Phl does it again, misses UN vote against Syria

FOR the third time, the Philippines refused to vote on a United Nations resolution against Syria.

On June 29, the Philippines was the only country of the 47-member UN Human Rights Council that did not vote on a resolution condemning Syria in the Houla massacre leaving 108 people dead, including 49 children, prompting the Geneva-based Human Rights Watch to remark that “apparently the Philippine delegation had better things to do during the crucial Human Rights Council vote on Syria,” and that people should wonder how the Philippines “became a Human Rights Council member in the first place.”

The UNHRC adopted a resolution – with 41 votes in favor, three against and two abstentions – condemning Syria and requesting the UN Commission of Inquiry to urgently conduct a “comprehensive, independent, and unfettered special inquiry” into the El-Houleh killings and to attempt to publicly identify those responsible. On May 25, at 12:30 p.m., shortly after a demonstration had taken place, the Syrian military allegedly unleashed a barrage of heavy weapons, artillery and tank fire on the El-Houleh area which continued until 2:00 a.m. on Saturday, May 26.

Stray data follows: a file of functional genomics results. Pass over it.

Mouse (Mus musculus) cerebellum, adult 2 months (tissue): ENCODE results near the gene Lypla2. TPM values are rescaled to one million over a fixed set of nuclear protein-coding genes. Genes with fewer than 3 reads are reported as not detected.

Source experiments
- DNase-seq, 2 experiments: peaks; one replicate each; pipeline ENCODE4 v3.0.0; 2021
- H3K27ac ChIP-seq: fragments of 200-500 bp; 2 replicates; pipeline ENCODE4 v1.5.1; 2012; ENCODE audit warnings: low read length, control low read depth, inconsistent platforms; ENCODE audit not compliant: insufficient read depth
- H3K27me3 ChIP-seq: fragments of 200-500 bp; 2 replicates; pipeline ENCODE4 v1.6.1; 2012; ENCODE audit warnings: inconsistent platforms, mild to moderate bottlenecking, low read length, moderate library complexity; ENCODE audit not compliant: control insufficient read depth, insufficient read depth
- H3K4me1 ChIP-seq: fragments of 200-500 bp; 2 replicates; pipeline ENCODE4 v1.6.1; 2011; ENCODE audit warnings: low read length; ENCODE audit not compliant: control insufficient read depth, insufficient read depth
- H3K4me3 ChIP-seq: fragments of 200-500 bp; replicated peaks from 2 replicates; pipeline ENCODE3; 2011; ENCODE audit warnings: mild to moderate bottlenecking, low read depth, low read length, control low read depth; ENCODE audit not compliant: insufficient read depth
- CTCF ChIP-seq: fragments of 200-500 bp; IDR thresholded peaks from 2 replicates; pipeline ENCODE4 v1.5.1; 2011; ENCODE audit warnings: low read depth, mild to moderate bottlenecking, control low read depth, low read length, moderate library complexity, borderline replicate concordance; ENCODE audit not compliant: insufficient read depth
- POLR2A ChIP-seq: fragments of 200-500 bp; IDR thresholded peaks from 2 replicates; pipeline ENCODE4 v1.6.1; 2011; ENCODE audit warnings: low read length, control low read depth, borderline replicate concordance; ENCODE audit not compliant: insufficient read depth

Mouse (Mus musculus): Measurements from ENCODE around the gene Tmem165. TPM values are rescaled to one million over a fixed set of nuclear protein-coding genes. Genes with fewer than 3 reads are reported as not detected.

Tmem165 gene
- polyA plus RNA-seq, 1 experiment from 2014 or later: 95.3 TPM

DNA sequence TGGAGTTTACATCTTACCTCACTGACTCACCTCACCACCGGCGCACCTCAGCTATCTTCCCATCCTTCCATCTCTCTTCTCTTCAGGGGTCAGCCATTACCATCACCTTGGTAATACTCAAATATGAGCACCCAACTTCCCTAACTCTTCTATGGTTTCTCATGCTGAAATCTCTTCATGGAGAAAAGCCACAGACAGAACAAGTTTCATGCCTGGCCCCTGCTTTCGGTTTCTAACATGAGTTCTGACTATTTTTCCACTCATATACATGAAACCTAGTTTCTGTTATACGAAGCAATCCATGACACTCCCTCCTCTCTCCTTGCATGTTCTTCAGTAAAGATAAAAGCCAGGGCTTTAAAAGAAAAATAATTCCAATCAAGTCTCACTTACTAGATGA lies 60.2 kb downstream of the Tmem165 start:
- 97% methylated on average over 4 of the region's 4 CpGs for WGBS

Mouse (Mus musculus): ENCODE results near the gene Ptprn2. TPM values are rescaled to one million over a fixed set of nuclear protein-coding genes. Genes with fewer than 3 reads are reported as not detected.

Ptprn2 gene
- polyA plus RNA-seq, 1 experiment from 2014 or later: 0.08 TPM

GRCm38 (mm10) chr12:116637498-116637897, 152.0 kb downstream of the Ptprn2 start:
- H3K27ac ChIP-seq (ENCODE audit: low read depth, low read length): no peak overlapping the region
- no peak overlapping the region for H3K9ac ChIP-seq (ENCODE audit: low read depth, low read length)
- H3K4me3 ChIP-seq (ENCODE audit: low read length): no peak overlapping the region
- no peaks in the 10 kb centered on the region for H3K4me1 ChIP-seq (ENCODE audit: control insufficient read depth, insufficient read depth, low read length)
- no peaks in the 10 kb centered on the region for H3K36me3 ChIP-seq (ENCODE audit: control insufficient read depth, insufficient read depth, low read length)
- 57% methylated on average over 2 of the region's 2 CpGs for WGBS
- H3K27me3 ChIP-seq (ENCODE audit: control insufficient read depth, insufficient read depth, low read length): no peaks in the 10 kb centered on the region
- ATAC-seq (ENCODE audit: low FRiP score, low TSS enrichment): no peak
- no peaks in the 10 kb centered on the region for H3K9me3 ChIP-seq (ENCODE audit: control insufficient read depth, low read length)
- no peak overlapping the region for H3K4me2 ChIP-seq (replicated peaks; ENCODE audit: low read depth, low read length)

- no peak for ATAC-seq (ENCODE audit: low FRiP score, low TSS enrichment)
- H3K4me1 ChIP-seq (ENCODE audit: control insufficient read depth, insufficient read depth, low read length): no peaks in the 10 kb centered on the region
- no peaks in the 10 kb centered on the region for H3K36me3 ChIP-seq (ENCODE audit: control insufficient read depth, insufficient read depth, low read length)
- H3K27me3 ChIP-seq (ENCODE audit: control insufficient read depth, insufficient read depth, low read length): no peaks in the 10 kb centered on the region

Foreign Affairs Secretary Albert del Rosario admitted the Philippines did not take part in the voting on a draft resolution on Syria since it could affect the Filipinos working there and the Philippine government’s efforts in repatriating them.

In February, the Philippines did not participate in a United Nations General Assembly vote seeking endorsement of an Arab League plan for Syrian President Bashar al-Assad to step down.

Again, in March, the Philippines abstained from voting on a UNHCR resolution deploring the “brutal actions of the Syrian regime,” again fearing reprisals against Filipino workers.

While I understand the government’s fear that any attempts to sanction the Syrian government may derail efforts to repatriate Filipino workers as well as Syrian government assistance toward this effort, it should bear in mind that those who voted for the resolutions also have nationals in Syria.

In a related matter, the government has to step up its efforts not to tolerate employees of the Bureau of Immigration who connive with human traffickers and illegal recruiters in sending undocumented workers to Syria.  One can just wonder how over a hundred workers are able to leave for Syria everyday through Dubai, the forefront of trafficked OFWs, and get past BID employees at the airport.


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